Then, carefully press the valence fabric downward so the tube is creased in half. The “bubble” that was at the bottom (from the difference in fabric and backing lengths) should now be a straight crease along the bottom. The bottom sewn seam should be a half inch up from the crease in the back and will appear like any old hem. SO EASY!

Once the top and bottom of the valence has been ironed, turn the sides of the valence inward about 1/2 inch. It worked best for us to turn in the outer fabric first, while pressing it with an iron, then turning in the backing just a hair more while pressing it with the iron. Do this for both ends of the valence.

Step 4: Sew a Pocket

I planned on hanging my valence from a curtain rod, so we needed to sew a 2″ pocket to slip the valence onto the rod. My mom’s quick, no mark method was to place painter’s tape on the sewing machine 2″ out from the needle. It was super easy to simply feed the fabric through the machine, keeping it lined up with the tape. Again, remember to backstitch at the start and finish.

Step 5: Sew Sides

Finally, once the pocket has been sewn, you will sew the sides. Starting at the pocket, sew 1/8″ from the edge down to the bottom of the curtain. This was the hardest part for me since there was such a small margin of error, but it turned out great!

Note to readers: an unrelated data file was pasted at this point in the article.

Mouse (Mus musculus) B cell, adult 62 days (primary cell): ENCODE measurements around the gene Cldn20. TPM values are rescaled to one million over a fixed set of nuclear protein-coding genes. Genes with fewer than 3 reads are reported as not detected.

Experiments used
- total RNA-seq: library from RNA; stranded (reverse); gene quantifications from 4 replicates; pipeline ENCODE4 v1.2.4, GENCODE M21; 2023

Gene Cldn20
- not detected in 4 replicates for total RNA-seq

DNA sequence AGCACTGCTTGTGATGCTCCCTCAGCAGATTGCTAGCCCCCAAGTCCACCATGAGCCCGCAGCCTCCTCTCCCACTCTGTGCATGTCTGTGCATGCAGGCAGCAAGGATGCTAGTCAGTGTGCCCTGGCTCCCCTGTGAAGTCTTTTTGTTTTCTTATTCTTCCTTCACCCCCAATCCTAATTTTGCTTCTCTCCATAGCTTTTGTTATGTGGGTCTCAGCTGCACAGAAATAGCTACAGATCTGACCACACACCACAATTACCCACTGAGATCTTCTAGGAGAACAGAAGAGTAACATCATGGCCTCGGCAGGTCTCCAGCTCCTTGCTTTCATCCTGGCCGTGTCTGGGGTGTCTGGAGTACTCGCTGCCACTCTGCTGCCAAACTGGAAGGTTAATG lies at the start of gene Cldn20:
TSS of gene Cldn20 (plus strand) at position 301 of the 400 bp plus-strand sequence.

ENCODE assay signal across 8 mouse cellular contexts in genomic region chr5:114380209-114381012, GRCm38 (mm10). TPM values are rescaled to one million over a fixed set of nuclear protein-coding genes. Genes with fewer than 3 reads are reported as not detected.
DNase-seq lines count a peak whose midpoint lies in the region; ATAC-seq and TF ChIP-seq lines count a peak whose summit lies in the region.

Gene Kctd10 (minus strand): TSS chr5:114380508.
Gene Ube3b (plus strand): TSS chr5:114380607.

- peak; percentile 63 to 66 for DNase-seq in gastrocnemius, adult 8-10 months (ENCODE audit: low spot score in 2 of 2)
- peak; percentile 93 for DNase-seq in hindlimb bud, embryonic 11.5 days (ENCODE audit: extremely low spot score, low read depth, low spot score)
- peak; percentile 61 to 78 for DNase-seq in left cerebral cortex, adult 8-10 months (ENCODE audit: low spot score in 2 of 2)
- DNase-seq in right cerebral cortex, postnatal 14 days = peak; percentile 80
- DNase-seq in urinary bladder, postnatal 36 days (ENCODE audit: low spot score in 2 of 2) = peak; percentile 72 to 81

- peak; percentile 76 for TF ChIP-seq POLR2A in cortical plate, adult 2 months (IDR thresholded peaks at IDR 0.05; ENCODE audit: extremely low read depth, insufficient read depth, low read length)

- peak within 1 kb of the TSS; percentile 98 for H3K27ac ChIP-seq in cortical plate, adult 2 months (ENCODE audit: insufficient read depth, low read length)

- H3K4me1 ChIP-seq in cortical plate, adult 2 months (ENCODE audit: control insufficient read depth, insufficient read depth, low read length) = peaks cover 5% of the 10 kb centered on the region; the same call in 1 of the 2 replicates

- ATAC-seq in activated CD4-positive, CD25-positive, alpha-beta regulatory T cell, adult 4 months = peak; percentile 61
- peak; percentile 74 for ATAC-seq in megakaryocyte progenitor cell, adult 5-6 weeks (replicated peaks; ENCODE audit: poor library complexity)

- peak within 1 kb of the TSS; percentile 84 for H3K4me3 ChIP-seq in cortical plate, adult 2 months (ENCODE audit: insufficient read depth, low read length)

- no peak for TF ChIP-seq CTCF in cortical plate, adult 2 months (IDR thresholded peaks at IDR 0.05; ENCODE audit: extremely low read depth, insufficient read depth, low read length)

Step 6: Hang and Admire!

I’m not gonna lie, I’m more than a little proud of myself for this valence, even if I did sew it under direct supervision! lol! Mom and I promptly hung it in the kitchen  and we’ve been enjoying it since.

Since making this, I have wavered a little on my kitchen vision and am worried this pattern may be too small and busy, but we’ll see if it makes the final cut! 🙂

What do you think? Any sewing tips for next time?

As Always, thanks for reading!

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13 Responses
  1. I cannot sew but I really would like to learn how… this post is great, step by step, I may just be able to get it done! Love the blue tape idea!
    Hugs, Jen @ f5

  2. JustME says:

    Very cute Jocie. I specialize in window treatments and though I do mine differently yours are very well done too. Bravo!

    • Jocie says:

      Thanks!!! specialize huh? I would love to specialize in sewing. Right now, it stresses me out! 🙂

      • JustME says:

        I’m a seamstress specializing in sewing for the home which is mostly window treatments.
        My first sewing machine was pink and plastic. My Mom and her two oldest sisters all worked at garment factories and gave me loads to tips. I drove my first Home Ec teacher nuts because I didn’t always follow the written directions in the pattern I was using.
        If you ever have and questions and your Mom’s not available, give me a holler.

  3. JustME says:


  4. blynn says:

    I am a terrible sewer. I feel like I need to relearn the sewing machine everytime I try it! And the sewing machines I use are handmedowns from my MIL so they have “character” due to their age. In spite of all this, I am going to try out this for my son because I seem to like to torture myself. we shall see how it goes.

  5. Carol says:

    So cute!! I love the fabric!

  6. Paul&Aundrea says:

    Just thinking about attempting this project gives me knots in my stomach. Give me a drill, dremel, or another power tool and I’m good, but sewing machines scare me!

  7. MissFixIt says:

    Nice I wish I remembered how to sew I was pretty good in Home Economics but that was in grade 8 and all the sewing machines I have are all busted.

  8. mom2kaelyn says:

    Oh if I had a sewing machine and knew how to sew! haha